On 16 June 1990 the village was twinned with the commune of Châtelaillon-Plage in France.[11] In their own words; the Knebworth twining Organisation exists to "encourage friendships between schools, sports clubs and social groups in the two towns".[12] The group organises social events throughout the year.[12]

Knebworth is twinned with:


Education and leisure

  • Knebworth Primary and Nursery school, Swangleys Lane
  • Raja Tandoori, restaurant and takeaway, London Road
  • The Roebuck Inn, its oldest public house (now in Stevenage), which dates back to 1420
  • The Lytton Arms (public house in Old Knebworth), an early Victorian building
  • The Station, a public house, built in 1883
  • Recreation ground, incorporating football pitches, tennis courts, bowling green and children's play equipment

Places of worship

Sport and leisure

Knebworth has a Non-League football club Knebworth F.C. who play at Knebworth Recreation Ground. Knebworth Tennis Club and Knebworth Bowls Club are also based at the Recreation Ground.

Knebworth Park Cricket Club play at their ground in Knebworth Park. Green Dragon Bowmen, an archery club, are also based in the Park.

Nature reserve

Knebworth Woods is a Site of Special Scientific Interest.


Knebworth railway station

Knebworth has a railway station, which has four platforms, running on the East Coast Main Line. Southbound services run towards London King's Cross while northbound services run towards Cambridge and Peterborough. The station and its train services are operated by Great Northern.


Many of Knebworth's residents are retired, commute to London or work in the surrounding towns and villages but there is employment in the village:

  • A D Bly
  • Corehard Limited


Statistics from UK Census 2011:[15]

  • All Residents: 5,247
  • Number of households: 2,203
  • Average household size: 2.30
  • Residents in households: 5,136
  • Residents in communal living: 111
  • Area (hectares): 1,958
  • Population density (people per hectare): 2.70

The developed part of Knebworth around the railway station is approximately 120 ha. This gives a density of approximately 17 dwellings per hectare.[16] Recent developments such as New Close, Kerr Close, Peter's Way and Woodstock and (the extension of) Wadnall Way have significantly increased this average density. The population of Knebworth has approximately doubled since 1970.[17]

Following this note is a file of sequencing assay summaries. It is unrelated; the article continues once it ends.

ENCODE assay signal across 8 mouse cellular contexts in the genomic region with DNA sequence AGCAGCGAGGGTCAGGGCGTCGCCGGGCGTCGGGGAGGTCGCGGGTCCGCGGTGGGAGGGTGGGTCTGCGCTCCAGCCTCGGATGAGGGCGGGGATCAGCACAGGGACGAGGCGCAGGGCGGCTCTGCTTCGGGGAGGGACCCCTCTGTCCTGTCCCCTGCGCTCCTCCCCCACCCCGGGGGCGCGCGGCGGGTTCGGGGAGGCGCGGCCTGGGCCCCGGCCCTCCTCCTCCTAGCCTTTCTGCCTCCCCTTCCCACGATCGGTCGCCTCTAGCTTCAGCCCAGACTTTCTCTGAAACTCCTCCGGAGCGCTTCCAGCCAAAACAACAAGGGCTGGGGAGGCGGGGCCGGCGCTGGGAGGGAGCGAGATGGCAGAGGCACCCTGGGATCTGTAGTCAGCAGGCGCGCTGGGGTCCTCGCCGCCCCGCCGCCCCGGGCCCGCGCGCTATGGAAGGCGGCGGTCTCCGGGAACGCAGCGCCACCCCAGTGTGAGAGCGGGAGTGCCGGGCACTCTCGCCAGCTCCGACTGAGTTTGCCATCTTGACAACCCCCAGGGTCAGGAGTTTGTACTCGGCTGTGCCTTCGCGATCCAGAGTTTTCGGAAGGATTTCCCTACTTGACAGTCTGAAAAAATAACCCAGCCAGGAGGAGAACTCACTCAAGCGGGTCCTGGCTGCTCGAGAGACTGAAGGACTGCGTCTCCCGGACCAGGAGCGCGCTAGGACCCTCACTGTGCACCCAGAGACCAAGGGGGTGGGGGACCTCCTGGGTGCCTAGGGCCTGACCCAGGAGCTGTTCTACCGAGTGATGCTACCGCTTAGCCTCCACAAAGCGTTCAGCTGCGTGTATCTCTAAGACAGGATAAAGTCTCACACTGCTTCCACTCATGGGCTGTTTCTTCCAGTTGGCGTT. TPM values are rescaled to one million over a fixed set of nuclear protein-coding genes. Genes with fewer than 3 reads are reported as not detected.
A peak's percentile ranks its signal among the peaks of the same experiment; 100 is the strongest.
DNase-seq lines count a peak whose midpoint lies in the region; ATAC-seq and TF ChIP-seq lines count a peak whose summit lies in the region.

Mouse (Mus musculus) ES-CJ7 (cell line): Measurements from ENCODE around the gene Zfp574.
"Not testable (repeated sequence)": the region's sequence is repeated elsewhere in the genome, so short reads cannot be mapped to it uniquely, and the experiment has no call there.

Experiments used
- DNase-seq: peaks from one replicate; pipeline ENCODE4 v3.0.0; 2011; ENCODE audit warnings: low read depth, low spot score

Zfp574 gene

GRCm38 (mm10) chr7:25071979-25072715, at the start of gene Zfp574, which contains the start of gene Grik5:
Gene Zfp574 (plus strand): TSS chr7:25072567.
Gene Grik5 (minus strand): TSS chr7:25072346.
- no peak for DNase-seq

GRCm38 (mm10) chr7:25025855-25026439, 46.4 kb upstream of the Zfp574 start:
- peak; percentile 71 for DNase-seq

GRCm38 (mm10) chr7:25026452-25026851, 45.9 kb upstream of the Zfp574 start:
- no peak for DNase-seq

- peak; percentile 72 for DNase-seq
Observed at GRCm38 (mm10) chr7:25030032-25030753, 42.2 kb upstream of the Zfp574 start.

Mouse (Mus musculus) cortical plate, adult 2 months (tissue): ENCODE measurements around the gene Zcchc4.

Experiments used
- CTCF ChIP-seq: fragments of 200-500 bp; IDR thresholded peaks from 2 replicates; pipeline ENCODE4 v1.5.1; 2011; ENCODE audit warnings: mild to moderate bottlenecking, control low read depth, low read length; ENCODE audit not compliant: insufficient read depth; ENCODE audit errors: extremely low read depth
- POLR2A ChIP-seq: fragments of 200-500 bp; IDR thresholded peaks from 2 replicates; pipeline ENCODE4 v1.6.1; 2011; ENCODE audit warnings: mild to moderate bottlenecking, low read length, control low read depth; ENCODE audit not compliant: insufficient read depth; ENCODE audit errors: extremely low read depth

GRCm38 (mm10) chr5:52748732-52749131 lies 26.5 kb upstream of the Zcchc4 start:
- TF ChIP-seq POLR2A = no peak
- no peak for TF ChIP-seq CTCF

Notable inhabitants

Local publications

The Knebworth Parish News is published monthly and delivered to around 800 homes in Knebworth. It is published on paper only. Although it contains secular articles, the cost of production is underwritten by the Parochial Church Council, which has editorial control of the publication.

The Stevenage Comet is delivered to a small number of homes in the village.

See also


  1. ^ "Civil Parish population 2011". Neighbourhood Statistics. Office for National Statistics. Retrieved 30 October 2016.
  2. ^ "Knebworth - A Discussion of Changes During the Last Twenty Years of the Nineteenth Century" (PDF). Retrieved 16 August 2020.
  3. ^ a b "Knebworth | Domesday Book". Retrieved 16 August 2020.
  4. ^ "Parishes: Knebworth | British History Online". Retrieved 16 August 2020.
  5. ^ a b c d e f Hudson, Ian. "The development of Knebworth". Herts Memories. Retrieved 16 August 2020.
  6. ^ "Knebworth farms". Herts Memories. Retrieved 16 August 2020.
  7. ^ "Knebworth farms". Herts Memories. Retrieved 16 August 2020.
  8. ^ Historic England. "Homewood (1000911)". National Heritage List for England. Retrieved 1 December 2015.
  9. ^ Jenkins, Lyndsey (2015). Lady Constance Lytton: Aristocrat, Suffragette, Martyr. London: Biteback Publishing. pp. 228–30. ISBN 978-1-84954-795-6.
  10. ^ Lutyens, Mary (1980). Edwin Lutyens by his daughter. London: J. Murray. ISBN 978-0-7195-3777-6. OCLC 469680629.
  11. ^ "Knebworth Twinning Association". Knebworth Twinning Association. Retrieved 16 August 2020.
  12. ^ a b "About Us". Knebworth Twinning Association. 9 January 2017. Retrieved 16 August 2020.
  13. ^ "British towns twinned with French towns". Archant Community Media Ltd. Archived from the original on 5 July 2013. Retrieved 11 July 2013.
  14. ^
  15. ^ UK Census Data for Knebworth
  16. ^ Google Maps area tool.
  17. ^ Private communication
  18. ^ Royal Academy Dictionary of Exhibitors: Summer Exhibition catalogue archives

External links